Cervical cancer is preceded by a pre-invasive lesion, which can be detected by exfoliative cytology like a Papanicolau (Pap) smear examination [7] . Therefore, it is considered preventable, as the premalignant stages can be detected cytologically and effective treatment can be offered. The disease is of public health importance, it is common and serious. The natural history of the disease has been known for a long time and it therefore meets the criteria for screening for prevention. Cervical cancer is caused by persistent infection with the oncogenic strains of human papilloma virus (HPV) particularly HPV 16 and 18 [5] [8] . The risk of developing squamous cell carcinoma of the cervix is about 400 times higher following infection with HPV16 and about 250 times higher following infection with HPV18 compared to the risk in uninfected women [9] . The infection is sexually transmitted and is therefore related to lifestyle. Up to 80% of women acquire the infection in their lifetime [10] . Most of the infection by the virus is cleared by the body defence mechanism, but in about 5% - 10% of cases it becomes internalized. It is this persistent infection that results in cervical dysplasia and ultimately cervical cancer. Screening with the conventional Pap smear has been seen to be accompanied by a dramatic reduction in the incidence of cervical cancer in different countries of the world [11] . Cervical cytology became the standard screening test for cervical cancer and premalignant lesions with the introduction of the Papanicolau (Pap smear) in 1941 [12]. The goal of cytological screening is to sample the transformation zone, the area where the physiological transformation from columnar endocervical epithelium to squamous (ectocervical) epithelium takes place and where dysplasia and cancer arise. Well-organized cervical cancer screening programmes have reduced the mortality from cervical cancer by up to 50% in the developed world [8] . However; in most low-resource countries of the world screening facilities are either absent or rudimentary. Most screening programs are opportunistic, isolated and not population based. Similarly, the uptake for the Pap test is low even when it is available [13] . Despite these limitations; the conventional Pap smear is still the most widely available screening method for cervical cancer especially in low resource settings. The liquid-based cytology (LBC) aims to minimize errors of omission and commission inherent in the conventional Pap smear. It is now the standard test used by the National Health System (NHS) of the United Kingdom for cervical screening program [11] . However it is yet to take root in many low resource settings. Recently, HPV DNA testing has been recommended by the WHO as a standard screening method for cervical cancer. This is based on the fact that HPV DNA is found in over 95% of cervical cancers and precursor lesions worldwide [8] . This non-cytological method of screening is not readily available in most centres in Nigeria. Despite the high prevalence of cervical cancer in Nigeria, there is no organized national HPV vaccine immunization programme to provide for primary prevention of the disease. We present the result of a 5-year screening programme for cervical cancer by the conventional Pap smear in tertiary health institution in Nigeria.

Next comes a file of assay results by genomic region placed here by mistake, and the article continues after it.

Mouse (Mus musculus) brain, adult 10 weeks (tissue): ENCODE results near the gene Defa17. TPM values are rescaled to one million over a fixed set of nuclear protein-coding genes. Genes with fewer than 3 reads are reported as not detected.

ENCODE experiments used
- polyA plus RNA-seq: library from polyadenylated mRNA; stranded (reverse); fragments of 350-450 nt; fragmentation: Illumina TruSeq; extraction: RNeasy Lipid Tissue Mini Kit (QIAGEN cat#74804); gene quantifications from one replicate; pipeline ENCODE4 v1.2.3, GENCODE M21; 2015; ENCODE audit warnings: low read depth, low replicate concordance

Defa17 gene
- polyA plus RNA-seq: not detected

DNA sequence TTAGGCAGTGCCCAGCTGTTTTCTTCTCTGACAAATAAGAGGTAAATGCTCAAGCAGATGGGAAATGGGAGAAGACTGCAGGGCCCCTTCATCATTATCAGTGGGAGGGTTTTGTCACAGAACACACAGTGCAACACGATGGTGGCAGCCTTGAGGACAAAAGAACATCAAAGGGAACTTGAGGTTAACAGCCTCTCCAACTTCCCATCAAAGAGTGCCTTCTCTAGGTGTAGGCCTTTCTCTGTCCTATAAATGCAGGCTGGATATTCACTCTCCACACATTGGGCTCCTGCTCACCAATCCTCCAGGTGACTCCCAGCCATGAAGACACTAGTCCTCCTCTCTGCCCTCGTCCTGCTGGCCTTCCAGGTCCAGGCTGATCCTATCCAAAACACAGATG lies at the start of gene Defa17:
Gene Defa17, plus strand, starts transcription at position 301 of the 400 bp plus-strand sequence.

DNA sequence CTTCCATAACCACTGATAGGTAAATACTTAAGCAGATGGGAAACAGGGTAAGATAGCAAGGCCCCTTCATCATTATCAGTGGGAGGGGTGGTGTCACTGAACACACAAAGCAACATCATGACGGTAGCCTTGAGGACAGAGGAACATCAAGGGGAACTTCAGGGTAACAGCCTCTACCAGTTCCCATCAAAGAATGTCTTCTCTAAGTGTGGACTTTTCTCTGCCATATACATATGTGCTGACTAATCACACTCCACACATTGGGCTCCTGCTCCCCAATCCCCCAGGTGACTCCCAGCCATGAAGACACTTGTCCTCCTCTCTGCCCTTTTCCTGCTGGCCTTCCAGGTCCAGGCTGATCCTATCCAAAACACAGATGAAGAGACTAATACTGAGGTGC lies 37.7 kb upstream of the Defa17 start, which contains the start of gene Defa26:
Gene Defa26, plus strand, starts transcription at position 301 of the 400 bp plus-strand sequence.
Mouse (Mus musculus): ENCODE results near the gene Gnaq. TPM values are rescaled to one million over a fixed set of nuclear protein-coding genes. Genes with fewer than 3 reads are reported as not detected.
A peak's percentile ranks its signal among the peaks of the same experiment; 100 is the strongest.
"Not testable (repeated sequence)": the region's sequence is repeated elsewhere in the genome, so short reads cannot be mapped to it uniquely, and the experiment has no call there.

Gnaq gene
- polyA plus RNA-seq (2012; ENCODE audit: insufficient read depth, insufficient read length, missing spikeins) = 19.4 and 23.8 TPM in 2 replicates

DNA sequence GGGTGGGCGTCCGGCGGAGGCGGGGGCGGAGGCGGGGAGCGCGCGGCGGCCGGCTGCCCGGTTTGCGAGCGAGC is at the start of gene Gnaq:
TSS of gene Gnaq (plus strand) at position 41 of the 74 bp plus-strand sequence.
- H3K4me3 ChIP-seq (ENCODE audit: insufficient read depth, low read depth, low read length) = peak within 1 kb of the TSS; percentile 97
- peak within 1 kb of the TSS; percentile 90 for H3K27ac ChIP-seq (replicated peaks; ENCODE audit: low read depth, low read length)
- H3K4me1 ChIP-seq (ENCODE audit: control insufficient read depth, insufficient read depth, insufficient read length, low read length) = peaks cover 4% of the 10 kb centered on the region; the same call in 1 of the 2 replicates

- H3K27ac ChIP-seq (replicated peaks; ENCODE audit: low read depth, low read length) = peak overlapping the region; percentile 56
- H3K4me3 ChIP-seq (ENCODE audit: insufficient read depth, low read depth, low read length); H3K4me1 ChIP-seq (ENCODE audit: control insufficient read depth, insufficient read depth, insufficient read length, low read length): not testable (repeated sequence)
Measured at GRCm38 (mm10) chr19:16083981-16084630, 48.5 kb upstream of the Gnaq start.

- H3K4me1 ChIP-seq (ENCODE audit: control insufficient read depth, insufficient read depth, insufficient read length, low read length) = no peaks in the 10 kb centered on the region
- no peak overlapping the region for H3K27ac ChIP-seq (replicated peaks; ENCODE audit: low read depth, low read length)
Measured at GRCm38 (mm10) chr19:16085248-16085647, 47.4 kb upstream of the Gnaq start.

2. Aims and Objectives

The study aimed to determine the indications, uptake and the results of cervical cytology in a tertiary health institution in Nigeria

3. Subjects and Methods